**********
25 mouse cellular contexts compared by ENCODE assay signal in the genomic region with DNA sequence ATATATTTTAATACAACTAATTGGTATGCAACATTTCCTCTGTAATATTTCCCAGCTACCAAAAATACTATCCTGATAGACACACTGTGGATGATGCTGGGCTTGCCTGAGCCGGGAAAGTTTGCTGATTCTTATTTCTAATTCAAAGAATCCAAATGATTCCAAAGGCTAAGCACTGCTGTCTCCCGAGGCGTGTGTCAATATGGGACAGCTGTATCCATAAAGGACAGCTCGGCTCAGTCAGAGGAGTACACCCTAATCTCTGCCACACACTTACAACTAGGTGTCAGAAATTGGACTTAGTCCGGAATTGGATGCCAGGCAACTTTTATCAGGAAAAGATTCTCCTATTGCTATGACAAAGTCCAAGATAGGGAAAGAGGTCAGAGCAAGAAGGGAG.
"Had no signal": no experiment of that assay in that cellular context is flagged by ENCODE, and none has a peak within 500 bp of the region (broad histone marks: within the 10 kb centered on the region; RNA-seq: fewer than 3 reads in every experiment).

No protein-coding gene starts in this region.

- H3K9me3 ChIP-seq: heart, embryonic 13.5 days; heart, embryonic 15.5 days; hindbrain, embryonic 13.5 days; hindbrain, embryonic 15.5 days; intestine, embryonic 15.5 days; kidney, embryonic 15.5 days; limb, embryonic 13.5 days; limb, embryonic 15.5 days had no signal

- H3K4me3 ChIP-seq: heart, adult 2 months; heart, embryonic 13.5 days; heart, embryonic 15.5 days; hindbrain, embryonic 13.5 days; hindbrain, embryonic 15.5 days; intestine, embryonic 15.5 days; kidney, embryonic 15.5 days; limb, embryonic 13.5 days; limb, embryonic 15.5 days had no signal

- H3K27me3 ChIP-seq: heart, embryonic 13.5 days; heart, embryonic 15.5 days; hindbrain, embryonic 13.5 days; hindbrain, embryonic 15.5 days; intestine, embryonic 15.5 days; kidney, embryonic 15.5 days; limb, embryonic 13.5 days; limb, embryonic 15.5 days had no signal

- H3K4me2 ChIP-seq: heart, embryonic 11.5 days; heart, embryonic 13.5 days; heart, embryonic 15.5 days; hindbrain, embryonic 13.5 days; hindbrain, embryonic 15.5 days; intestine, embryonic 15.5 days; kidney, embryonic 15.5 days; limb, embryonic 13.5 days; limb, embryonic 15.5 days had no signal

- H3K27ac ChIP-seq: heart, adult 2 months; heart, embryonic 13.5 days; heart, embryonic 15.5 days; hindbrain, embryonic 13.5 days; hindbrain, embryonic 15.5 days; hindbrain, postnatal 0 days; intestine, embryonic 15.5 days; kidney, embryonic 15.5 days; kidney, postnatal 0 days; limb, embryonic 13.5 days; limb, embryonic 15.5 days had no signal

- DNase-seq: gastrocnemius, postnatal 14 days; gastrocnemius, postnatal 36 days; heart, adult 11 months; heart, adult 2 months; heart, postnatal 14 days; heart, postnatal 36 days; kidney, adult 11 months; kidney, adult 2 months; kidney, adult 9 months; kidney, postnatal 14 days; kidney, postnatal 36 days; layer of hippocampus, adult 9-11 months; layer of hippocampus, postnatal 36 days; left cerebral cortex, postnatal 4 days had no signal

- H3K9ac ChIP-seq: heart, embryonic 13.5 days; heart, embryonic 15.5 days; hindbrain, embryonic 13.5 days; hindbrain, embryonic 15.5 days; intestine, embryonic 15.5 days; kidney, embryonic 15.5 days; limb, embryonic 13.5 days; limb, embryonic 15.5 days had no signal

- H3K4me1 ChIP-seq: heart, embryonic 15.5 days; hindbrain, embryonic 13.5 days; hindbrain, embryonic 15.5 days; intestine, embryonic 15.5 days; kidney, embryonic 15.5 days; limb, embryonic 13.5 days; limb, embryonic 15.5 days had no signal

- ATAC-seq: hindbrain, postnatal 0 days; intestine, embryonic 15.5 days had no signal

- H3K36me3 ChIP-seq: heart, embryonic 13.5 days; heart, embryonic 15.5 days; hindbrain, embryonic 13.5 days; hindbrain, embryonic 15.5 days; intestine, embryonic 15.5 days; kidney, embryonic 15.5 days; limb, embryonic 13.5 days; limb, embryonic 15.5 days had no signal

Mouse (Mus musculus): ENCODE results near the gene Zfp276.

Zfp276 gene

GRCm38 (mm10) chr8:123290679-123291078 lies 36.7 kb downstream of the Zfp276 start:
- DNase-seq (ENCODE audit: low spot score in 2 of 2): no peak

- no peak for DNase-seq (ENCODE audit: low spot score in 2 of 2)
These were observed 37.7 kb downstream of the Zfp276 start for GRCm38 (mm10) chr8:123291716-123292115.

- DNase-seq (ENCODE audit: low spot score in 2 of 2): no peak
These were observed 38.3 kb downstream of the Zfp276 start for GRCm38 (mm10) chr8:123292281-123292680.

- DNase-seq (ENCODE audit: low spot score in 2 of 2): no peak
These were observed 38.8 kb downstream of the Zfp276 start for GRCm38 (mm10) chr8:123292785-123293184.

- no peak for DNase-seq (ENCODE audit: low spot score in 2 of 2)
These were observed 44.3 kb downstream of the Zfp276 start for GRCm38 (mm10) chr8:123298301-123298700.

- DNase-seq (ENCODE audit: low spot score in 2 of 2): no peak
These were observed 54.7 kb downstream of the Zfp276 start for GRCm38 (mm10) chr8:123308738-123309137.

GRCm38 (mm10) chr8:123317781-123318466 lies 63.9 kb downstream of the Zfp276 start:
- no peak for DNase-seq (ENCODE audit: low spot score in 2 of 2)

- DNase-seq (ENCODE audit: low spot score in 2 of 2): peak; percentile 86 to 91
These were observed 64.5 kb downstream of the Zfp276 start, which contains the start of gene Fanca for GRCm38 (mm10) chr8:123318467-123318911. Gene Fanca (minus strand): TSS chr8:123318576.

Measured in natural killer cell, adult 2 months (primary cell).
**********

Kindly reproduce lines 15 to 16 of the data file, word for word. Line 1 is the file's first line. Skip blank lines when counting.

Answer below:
Zfp276 gene

GRCm38 (mm10) chr8:123290679-123291078 lies 36.7 kb downstream of the Zfp276 start: